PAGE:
In September 2017, Ajax experienced a string of violent robberies and car-jackings that gripped the community in fear. The pair of suspects would surprise unsuspecting victims in their own driveways as they entered or exited their vehicles. During three of these instances, victims were held at gunpoint and forced to drive to nearby banks to withdraw money. Several victims resisted and faced brutal assaults with two being sent to hospital for their injuries.
In response, the Major Crime Robbery Unit and West Division Criminal Investigation Branch formed Project Westmore. The team was made up of a group of very determined investigators who worked tirelessly over a two-week period to identify the suspects and collect evidence.
On November 28, 2017, this crime spree came to an abrupt end after the team observed the pair rob a taxi driver. A high-risk arrest was executed and both accused were taken into custody and charged with more than 60 offences.
In March of 2017, Csts. Amicone and Saedi-Kandelati were attending an unrelated call for service in Oshawa when a citizen informed them that there was a fire in the high-rise apartment building one street south. Both officers immediately made their way on foot to the location and discovered that heavy smoke and flames were billowing from an upper floor window. With no hesitation, both officers entered the building and made their way to the fiery unit. Heavy smoke had already filled the hallway. Three men were located in the apartment and all were slightly disoriented. This was a full working fire with the majority of the unit engulfed. Both officers removed the occupants, leading them out to safety and then immediately began evacuating the neighbouring apartments. All tenants made it out to safety and as a result of the officers’ actions no injuries were sustained. The Fire Captain credited the officers with getting the occupants out of the building quickly. Both officers kept calm and quickly relayed information as to the whereabouts and removal of occupants, possibly saving a life.
In November of 2016, Sgt. Stoddart responded to Lakeridge Health Oshawa for a suicidal male on the roof. He was approximately 130 feet off of the ground. He had a rope around his neck that was secured to framework on the roof. At times, the male would lean over the edge of the roof with the rope around his neck. Sgt. Stoddart made his way to the rooftop with a security guard after several failed attempts to locate an access door to the roof. Several other officers were also scrambling to find the correct access point at this time as well. Sgt. Stoddart approached the male in a calm and concerned manner. The male was at first, very agitated with the presence of police and moved toward the edge of the roof. Sgt. Stoddart quickly established a rapport with the subject, finding a common link between him and the male. They chatted some more and the male moved away from the edge of the roof. At one point, the distraught man turned away from Sgt. Stoddart as they continued their dialogue. The officer feared the male had turned to jump off the roof and saw an opportunity to act. He tackled the male, handcuffed him and cut the rope away from his neck and took him safely into custody away from the edge of the roof with the assistance of the security guard. The male was subsequently apprehended under the Mental Health Act. This event occurred approximately two feet from the roof edge.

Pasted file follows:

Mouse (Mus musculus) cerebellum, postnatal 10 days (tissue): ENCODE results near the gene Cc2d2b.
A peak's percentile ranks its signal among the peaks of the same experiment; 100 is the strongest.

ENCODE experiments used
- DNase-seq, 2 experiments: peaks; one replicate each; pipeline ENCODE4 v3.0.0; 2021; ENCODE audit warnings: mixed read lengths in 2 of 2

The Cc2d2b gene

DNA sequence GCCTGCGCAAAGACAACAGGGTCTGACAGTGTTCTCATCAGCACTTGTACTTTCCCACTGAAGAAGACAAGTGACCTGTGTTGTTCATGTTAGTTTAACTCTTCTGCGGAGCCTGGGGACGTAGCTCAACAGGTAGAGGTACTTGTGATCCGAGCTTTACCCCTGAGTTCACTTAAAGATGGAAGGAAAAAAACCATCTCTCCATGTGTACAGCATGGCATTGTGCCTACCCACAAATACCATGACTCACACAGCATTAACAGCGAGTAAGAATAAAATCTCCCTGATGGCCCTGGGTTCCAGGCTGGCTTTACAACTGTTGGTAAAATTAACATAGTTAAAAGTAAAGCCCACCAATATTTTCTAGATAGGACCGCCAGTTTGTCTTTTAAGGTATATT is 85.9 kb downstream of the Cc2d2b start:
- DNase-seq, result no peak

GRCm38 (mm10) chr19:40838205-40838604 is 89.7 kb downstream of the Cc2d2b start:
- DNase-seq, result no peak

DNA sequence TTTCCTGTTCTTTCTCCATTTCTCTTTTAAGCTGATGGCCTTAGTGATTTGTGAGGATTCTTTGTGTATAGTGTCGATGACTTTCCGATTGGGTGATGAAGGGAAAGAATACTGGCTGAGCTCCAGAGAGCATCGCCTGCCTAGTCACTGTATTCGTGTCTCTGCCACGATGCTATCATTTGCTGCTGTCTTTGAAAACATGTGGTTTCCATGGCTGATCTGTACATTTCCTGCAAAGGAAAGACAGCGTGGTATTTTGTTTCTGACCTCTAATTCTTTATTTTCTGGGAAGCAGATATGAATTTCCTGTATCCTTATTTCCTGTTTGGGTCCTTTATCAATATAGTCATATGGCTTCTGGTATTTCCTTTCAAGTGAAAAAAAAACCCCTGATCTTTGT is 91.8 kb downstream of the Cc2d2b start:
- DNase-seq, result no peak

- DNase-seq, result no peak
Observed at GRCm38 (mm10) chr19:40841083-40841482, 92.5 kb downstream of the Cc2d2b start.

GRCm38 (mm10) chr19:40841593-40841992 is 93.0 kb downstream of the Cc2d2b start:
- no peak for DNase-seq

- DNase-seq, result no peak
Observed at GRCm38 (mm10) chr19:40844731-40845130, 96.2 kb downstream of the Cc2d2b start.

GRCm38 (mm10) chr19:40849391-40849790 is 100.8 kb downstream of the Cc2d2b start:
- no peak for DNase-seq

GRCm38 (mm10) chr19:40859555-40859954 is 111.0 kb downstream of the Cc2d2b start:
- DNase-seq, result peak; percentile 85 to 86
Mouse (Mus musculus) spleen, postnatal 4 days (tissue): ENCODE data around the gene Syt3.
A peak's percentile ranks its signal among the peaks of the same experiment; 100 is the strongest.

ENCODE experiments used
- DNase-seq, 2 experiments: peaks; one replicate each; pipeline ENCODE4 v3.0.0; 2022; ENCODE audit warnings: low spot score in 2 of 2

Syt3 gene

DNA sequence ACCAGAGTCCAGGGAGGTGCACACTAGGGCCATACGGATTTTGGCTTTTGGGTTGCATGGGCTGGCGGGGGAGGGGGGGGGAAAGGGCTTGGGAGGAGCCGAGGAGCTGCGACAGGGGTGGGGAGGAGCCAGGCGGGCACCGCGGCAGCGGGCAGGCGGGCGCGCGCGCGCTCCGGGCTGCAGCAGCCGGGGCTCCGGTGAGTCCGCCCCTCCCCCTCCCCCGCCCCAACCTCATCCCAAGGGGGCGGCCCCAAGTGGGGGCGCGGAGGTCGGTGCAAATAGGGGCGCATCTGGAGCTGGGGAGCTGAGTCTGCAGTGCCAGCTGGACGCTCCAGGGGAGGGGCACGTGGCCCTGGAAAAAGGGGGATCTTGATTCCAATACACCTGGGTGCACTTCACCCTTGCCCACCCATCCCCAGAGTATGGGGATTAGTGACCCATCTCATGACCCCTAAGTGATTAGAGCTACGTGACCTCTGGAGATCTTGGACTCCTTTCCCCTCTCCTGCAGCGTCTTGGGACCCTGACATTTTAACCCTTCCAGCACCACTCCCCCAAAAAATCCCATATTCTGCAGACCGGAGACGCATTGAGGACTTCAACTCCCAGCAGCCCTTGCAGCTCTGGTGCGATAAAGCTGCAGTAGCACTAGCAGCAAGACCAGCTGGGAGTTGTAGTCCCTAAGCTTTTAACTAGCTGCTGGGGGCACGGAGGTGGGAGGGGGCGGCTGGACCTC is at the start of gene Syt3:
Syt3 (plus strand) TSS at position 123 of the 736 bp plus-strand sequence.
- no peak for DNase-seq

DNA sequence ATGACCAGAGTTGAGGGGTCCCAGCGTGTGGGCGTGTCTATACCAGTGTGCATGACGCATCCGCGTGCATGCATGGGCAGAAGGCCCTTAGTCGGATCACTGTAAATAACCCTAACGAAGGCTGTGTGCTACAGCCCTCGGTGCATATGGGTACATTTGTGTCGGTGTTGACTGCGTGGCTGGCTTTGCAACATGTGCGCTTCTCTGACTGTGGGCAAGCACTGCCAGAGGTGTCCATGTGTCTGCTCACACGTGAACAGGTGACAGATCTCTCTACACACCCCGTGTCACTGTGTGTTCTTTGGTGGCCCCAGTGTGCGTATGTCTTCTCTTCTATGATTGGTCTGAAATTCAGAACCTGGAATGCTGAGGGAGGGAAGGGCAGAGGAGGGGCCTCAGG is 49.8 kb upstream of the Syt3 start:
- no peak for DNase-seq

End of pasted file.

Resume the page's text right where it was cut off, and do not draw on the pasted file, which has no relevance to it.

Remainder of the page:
In December of 2016 at approximately 6 p.m., the family of an 11-year-old Oshawa girl called police. Their daughter was last seen leaving home at 8:30 a.m. that morning and heading for school. She didn’t return home. It was quickly determined that the girl never attended school that day. She had been recently diagnosed with depression and her family was concerned for her safety. Responding officers immediately commenced a search in the dark and cold conditions, but were not successful. The Public Safety Unit (PSU) was called in to assist. Both on- and off-duty PSU members responded and began a methodical ground search in the heavily wooded areas near the girl’s home. The cold, frightened child was located near thick brush, shivering in the dark and crying. She had stayed outside all day and was not dressed for the elements. Officers spoke calmly and softly to her and she was taken to a cruiser to warm up before paramedics arrived. The quick response and co-ordinated approach of the PSU saved this girl’s life.
A team of dozens of DRPS members, both sworn and civilian, are responsible for taking down a group of violent jewelry thieves. The Robbery Unit was aware of the group who had hit stores in York and Durham. The Unit began working with their counterparts at York Regional Police (YRP) and a team was formed to identify the culprits. The suspects robbed another jewelry store in Oshawa at gunpoint and it became violent, leaving the owner severely beaten. The Robbery Unit was immediately aware of the incident and broadcast a vehicle description from the robbery held the day before. With the help of YRP, a cellphone believed to be involved was pinged. When it pinged to the Clarington area, officers immediately flooded the zone and had a visible presence near jewelry stores. Cst. Lloyd of East Division observed the suspect vehicle and followed strategically. Through the ongoing work of Comms/911, numerous marked vehicles, the OPP and our TSU were waiting ahead when the car entered Highway 401. They coordinated a tandem stop and the suspect vehicle attempted to evade the stop by side-swiping a police cruiser. The box held and all five suspects were arrested. One of the arresting officers was Cst. Chris Crosby who was working his very last shift after a tremendous 35-year career with DRPS.